Victorian Poetry 39.1 (2001) 69-82
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Hopkins and Augustine
James Finn Cotter
In an earlier essay, "Augustine's Confessions and The Wreck of the Deutschland," I traced the influence of The Confessions on Hopkins' ode, from the explicit reference to Augustine's conversion: "Or as Austin, a lingering-out sweet skill" (101, l. 78) to the deliberate echo in the lines: "Thou heardst me, truer than tongue, confess / Thy terror, O Christ, O God" (ll. 11-12). 1 The autobiography of the Bishop of Hippo, one of the poet's favorite books, was intended as a testimony to God's intervention in his life, an admission of his own sin and misdirection, and a hymn of praise to God's power and majesty in dealing with the human race. All these themes, as well as the imagery of storms and shipwreck, darkness and daybreak, altar, walls, tongue, winged heart, and the crucified and risen Christ, unite the two works in the scriptural and poetic traditions of Christian witness.
In this essay I wish to expand the topic to discuss Augustine's influence on some of Hopkins' central ideas: the Great Sacrifice, the Incarnation, the blessings of creation, the experience of beauty, and the notion of inscape as a Christic and Trinitarian act of perception. I shall point out direct and possible sources, as well as analogues between Augustine's other works, beyond The Confessions, and Hopkins' writings, as part of the Christian spiritual-theological heritage. As the poet-priest testifies in The Wreck on his encounters with his risen King: "For I greet him the days I meet him, and bless when I understand" (101, l. 40), he, like Augustine, devoted his life to discovering how Jesus of Nazareth had become the cosmic Lord of history and creation. "From the creation of the world," St. Paul says of God's presence in the world now revealed in Christ, "His invisible qualities, such as His eternal power and divine nature, have been made visible and have been understood through His handiwork" (Romans 1.20). The God of yesterday is now the Lord of today; Yahweh is made present in Jesus. From Paul to Augustine to Hopkins, the "Creator and Lord" of the Ignatian Spiritual Exercises is "the same, yesterday, today and forever" (Hebrews 13.8).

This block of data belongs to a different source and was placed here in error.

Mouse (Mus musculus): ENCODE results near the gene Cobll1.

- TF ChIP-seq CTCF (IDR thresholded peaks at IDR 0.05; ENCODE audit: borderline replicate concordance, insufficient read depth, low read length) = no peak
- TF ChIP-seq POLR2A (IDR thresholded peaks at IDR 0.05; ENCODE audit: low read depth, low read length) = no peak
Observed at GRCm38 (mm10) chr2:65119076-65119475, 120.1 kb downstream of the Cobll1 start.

Among his annotations on a Bible which he received in the fall of 1865, now in the John J. Burns Library of Rare Books and Special Collections at Boston College, Hopkins makes his earliest reference to an Augustinian [End Page 69] work. 2 At Oxford, a year before his conversion, he was already immersed in the Tractarian interest in the writings of the church fathers. On the verse from John 5.17: "My Father worketh hitherto, and I work," Hopkins writes: "[Jesus] defends the work done on the Sabbath day. After the seventh day of creation God never ceases to work. Saint Augustine quotes the Jews, as wiser than the Arians" (p. 94). The reference is to a homily of Saint Augustine on the Gospel of Saint John. On this verse ("My Father worketh and I work"), Augustine writes: "Behold, the Jews understand what the Arians do not understand. The Arians, in fact, say that the Son is not equal with the Father. . . . [The Jews] did nevertheless understand that in these words such a Son of God was intimated to them as should be equal with God" (XVII, 16). 3
Augustine then goes on in this passage to explain what "equal with God" means: "Was He not therefore equal with God? He did not make Himself equal, but the Father begat Him equal. Were He to make Himself equal, He would fall by robbery (per rapinam)." He likens such a "usurpation" to the pride of the fallen angels, and continues:
Christ, however, was begotten equal to the Father, not made; begotten of the substance of the Father. Whence the apostle thus declares Him: "Who, being in the form of God, thought it not robbery to be equal with God." What means, "thought it not robbery"? He usurped not equality with God...